“Gripping . . . Vibrant . . . A wonderfully absorbing and stimulating book.” —Sarah Bakewell, NBCC Award–winning author of How to Live and Humanly Possible
“[A] rollicking account . . . The book’s compulsive readability is a tribute to Moore’s skill at cracking open the pre-revolutionary period.” —Charles Arrowsmith, The Washington Post
A spirited group biography that explores the origins of the most iconic words in American history, and the remarkable transatlantic context from which they emerged.
The most famous phrase in American history once looked quite different. “The preservation of life, & liberty, & the pursuit of happiness” was how Thomas Jefferson put it in the first draft of the Declaration, before the first ampersand was scratched out, along with “the preservation of.” In a statement as pithy—and contested—as this, a small deletion matters. And indeed, that final, iconizing revision was the last in a long chain of revisions stretching across the Atlantic and back. The precise contours of these three rights have never been pinned down—and yet in making these words into rights, Jefferson reified the hopes (and debates) not only of a group of rebel-statesmen but also of an earlier generation of British thinkers who could barely imagine a country like the United States of America.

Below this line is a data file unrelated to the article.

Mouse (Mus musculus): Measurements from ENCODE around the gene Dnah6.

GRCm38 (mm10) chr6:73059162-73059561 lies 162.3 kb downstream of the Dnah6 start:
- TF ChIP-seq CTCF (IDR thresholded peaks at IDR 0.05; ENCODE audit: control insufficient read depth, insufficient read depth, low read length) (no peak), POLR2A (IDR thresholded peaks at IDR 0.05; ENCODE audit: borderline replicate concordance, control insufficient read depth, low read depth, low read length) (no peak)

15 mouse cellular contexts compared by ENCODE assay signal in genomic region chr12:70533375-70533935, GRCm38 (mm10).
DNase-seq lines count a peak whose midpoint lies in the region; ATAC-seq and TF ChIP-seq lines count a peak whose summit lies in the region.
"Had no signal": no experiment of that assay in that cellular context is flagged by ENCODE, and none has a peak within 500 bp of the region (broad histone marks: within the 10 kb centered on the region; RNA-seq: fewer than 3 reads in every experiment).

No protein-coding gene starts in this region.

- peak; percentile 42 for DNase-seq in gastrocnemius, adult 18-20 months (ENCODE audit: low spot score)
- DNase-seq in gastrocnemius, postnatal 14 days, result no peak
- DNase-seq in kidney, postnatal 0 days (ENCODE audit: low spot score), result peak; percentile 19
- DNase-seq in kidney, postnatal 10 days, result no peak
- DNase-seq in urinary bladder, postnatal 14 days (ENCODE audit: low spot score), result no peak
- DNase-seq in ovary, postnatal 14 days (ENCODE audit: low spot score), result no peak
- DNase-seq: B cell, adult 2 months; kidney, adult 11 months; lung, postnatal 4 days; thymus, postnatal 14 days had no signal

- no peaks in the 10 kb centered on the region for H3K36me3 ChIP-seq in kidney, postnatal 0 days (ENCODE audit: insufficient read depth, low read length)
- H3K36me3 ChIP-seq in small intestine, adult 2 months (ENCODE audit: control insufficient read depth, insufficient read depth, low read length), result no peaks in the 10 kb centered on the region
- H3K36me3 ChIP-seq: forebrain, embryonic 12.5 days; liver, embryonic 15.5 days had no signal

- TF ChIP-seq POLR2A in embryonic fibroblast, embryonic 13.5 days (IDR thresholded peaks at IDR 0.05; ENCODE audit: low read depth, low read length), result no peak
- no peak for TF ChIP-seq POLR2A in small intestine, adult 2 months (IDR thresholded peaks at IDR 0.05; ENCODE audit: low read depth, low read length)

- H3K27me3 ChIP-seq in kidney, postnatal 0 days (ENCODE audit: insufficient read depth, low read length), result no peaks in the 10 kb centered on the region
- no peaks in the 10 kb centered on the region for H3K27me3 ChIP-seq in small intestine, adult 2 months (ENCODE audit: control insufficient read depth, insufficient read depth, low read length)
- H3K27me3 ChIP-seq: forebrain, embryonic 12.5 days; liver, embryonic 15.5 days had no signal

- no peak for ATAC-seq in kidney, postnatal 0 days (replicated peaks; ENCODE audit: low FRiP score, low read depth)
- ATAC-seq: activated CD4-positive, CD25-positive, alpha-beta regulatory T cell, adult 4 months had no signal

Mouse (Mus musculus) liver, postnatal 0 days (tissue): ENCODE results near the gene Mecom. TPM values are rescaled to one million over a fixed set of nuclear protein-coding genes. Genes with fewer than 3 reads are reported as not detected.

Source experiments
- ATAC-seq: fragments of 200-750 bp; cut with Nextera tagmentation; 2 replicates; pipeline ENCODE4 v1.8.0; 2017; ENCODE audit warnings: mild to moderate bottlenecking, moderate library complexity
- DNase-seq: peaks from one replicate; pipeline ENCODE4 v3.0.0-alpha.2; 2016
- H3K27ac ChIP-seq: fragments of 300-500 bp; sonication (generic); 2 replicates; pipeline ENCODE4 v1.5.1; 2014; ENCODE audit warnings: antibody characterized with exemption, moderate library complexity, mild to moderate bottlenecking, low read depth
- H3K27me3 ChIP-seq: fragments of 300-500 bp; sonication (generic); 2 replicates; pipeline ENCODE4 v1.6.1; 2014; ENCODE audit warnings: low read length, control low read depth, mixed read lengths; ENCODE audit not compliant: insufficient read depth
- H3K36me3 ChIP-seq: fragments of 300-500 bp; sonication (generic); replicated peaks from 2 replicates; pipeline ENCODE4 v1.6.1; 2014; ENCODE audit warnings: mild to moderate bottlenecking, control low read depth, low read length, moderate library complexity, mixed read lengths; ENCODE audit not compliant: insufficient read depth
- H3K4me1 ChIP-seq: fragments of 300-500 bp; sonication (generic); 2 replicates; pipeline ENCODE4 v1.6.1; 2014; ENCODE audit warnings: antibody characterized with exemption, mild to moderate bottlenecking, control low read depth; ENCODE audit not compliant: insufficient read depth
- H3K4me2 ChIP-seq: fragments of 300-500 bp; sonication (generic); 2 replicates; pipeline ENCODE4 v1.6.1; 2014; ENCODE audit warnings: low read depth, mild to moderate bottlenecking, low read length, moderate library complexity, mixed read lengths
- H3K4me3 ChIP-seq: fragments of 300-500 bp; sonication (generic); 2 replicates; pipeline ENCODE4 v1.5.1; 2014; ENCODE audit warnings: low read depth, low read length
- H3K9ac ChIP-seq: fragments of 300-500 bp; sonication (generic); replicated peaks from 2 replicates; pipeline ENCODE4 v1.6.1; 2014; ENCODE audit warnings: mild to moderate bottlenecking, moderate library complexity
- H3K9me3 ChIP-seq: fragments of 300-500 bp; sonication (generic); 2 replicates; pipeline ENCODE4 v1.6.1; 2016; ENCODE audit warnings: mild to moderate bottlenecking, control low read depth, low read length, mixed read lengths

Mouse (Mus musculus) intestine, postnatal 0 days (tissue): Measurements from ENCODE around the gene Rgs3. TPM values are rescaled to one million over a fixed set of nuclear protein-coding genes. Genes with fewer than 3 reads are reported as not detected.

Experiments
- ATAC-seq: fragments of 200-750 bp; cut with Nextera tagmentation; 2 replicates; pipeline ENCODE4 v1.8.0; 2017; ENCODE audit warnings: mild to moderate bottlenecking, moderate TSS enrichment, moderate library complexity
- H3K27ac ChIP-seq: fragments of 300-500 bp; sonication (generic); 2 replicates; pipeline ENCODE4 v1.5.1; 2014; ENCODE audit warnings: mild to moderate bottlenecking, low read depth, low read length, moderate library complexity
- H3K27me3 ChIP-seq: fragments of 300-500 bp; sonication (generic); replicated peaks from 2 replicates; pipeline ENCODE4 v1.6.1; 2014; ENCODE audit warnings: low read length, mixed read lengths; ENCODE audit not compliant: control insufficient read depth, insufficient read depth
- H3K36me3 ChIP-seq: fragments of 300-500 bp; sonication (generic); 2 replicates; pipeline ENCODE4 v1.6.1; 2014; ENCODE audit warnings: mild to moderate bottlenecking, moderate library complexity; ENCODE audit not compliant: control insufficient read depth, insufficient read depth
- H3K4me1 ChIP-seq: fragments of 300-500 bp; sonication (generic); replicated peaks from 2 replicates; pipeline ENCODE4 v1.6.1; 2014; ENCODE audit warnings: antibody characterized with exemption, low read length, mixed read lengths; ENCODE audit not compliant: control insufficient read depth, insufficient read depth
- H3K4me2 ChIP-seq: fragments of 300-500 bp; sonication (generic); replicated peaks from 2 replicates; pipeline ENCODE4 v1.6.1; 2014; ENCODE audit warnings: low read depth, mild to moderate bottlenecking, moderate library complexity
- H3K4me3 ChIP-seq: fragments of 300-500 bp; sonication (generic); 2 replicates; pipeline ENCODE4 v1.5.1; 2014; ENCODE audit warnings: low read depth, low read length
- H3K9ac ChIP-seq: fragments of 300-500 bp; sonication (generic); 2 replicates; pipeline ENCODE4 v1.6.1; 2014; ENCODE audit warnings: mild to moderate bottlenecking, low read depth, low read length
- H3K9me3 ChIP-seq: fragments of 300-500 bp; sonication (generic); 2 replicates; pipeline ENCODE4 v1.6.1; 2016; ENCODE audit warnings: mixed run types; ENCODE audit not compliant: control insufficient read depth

Peter Moore’s Life, Liberty, and the Pursuit of Happiness tells the true story of what may be the most successful import in US history: the “American dream.” Centered on the friendship between Benjamin Franklin and the British publisher William Strahan, and featuring figures including the cultural giant Samuel Johnson, the ground-breaking historian Catharine Macaulay, the firebrand politician John Wilkes, and revolutionary activist Thomas Paine, this book looks at the generation that preceded the Declaration in 1776. Everyone, it seemed, had “life, liberty, and the pursuit of happiness” on their minds; Moore shows why, and reveals how these still-nascent ideals made their way across an ocean and started a revolution.
Includes 16 pages of black-and-white images